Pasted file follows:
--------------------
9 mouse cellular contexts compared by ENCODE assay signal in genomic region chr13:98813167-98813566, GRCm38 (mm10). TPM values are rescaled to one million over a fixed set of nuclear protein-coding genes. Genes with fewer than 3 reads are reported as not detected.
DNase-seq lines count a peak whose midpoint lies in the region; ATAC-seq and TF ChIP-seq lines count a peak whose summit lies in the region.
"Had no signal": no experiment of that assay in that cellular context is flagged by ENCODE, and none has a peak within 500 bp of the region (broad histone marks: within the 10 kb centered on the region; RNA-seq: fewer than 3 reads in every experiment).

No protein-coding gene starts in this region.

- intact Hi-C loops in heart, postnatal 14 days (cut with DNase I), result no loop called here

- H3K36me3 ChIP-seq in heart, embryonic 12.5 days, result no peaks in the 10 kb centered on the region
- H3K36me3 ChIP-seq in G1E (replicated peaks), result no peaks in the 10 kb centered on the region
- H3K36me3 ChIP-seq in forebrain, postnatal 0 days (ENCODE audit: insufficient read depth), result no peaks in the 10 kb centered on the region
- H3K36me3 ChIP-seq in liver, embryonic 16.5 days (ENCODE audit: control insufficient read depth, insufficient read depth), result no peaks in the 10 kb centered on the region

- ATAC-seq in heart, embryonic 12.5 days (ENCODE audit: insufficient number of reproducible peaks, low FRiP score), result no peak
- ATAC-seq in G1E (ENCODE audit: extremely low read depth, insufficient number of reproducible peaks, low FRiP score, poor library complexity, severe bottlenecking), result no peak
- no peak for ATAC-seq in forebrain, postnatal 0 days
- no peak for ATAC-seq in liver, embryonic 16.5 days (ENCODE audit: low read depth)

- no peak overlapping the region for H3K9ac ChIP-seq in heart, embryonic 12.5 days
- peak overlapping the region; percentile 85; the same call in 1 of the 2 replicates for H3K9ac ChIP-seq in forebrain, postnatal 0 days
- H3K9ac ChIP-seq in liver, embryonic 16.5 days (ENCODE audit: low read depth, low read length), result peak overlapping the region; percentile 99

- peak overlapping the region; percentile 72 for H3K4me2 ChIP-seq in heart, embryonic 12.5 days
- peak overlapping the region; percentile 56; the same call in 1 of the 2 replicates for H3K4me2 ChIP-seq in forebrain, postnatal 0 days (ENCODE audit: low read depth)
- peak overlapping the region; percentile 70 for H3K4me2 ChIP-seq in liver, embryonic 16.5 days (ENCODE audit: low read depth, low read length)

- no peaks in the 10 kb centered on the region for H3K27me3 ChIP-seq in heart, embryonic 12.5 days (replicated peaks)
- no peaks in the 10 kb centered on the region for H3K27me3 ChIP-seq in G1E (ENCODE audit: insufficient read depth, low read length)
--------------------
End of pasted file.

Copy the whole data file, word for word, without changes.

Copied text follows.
9 mouse cellular contexts compared by ENCODE assay signal in genomic region chr13:98813167-98813566, GRCm38 (mm10). TPM values are rescaled to one million over a fixed set of nuclear protein-coding genes. Genes with fewer than 3 reads are reported as not detected.
DNase-seq lines count a peak whose midpoint lies in the region; ATAC-seq and TF ChIP-seq lines count a peak whose summit lies in the region.
"Had no signal": no experiment of that assay in that cellular context is flagged by ENCODE, and none has a peak within 500 bp of the region (broad histone marks: within the 10 kb centered on the region; RNA-seq: fewer than 3 reads in every experiment).

No protein-coding gene starts in this region.

- intact Hi-C loops in heart, postnatal 14 days (cut with DNase I), result no loop called here

- H3K36me3 ChIP-seq in heart, embryonic 12.5 days, result no peaks in the 10 kb centered on the region
- H3K36me3 ChIP-seq in G1E (replicated peaks), result no peaks in the 10 kb centered on the region
- H3K36me3 ChIP-seq in forebrain, postnatal 0 days (ENCODE audit: insufficient read depth), result no peaks in the 10 kb centered on the region
- H3K36me3 ChIP-seq in liver, embryonic 16.5 days (ENCODE audit: control insufficient read depth, insufficient read depth), result no peaks in the 10 kb centered on the region

- ATAC-seq in heart, embryonic 12.5 days (ENCODE audit: insufficient number of reproducible peaks, low FRiP score), result no peak
- ATAC-seq in G1E (ENCODE audit: extremely low read depth, insufficient number of reproducible peaks, low FRiP score, poor library complexity, severe bottlenecking), result no peak
- no peak for ATAC-seq in forebrain, postnatal 0 days
- no peak for ATAC-seq in liver, embryonic 16.5 days (ENCODE audit: low read depth)

- no peak overlapping the region for H3K9ac ChIP-seq in heart, embryonic 12.5 days
- peak overlapping the region; percentile 85; the same call in 1 of the 2 replicates for H3K9ac ChIP-seq in forebrain, postnatal 0 days
- H3K9ac ChIP-seq in liver, embryonic 16.5 days (ENCODE audit: low read depth, low read length), result peak overlapping the region; percentile 99

- peak overlapping the region; percentile 72 for H3K4me2 ChIP-seq in heart, embryonic 12.5 days
- peak overlapping the region; percentile 56; the same call in 1 of the 2 replicates for H3K4me2 ChIP-seq in forebrain, postnatal 0 days (ENCODE audit: low read depth)
- peak overlapping the region; percentile 70 for H3K4me2 ChIP-seq in liver, embryonic 16.5 days (ENCODE audit: low read depth, low read length)

- no peaks in the 10 kb centered on the region for H3K27me3 ChIP-seq in heart, embryonic 12.5 days (replicated peaks)
- no peaks in the 10 kb centered on the region for H3K27me3 ChIP-seq in G1E (ENCODE audit: insufficient read depth, low read length)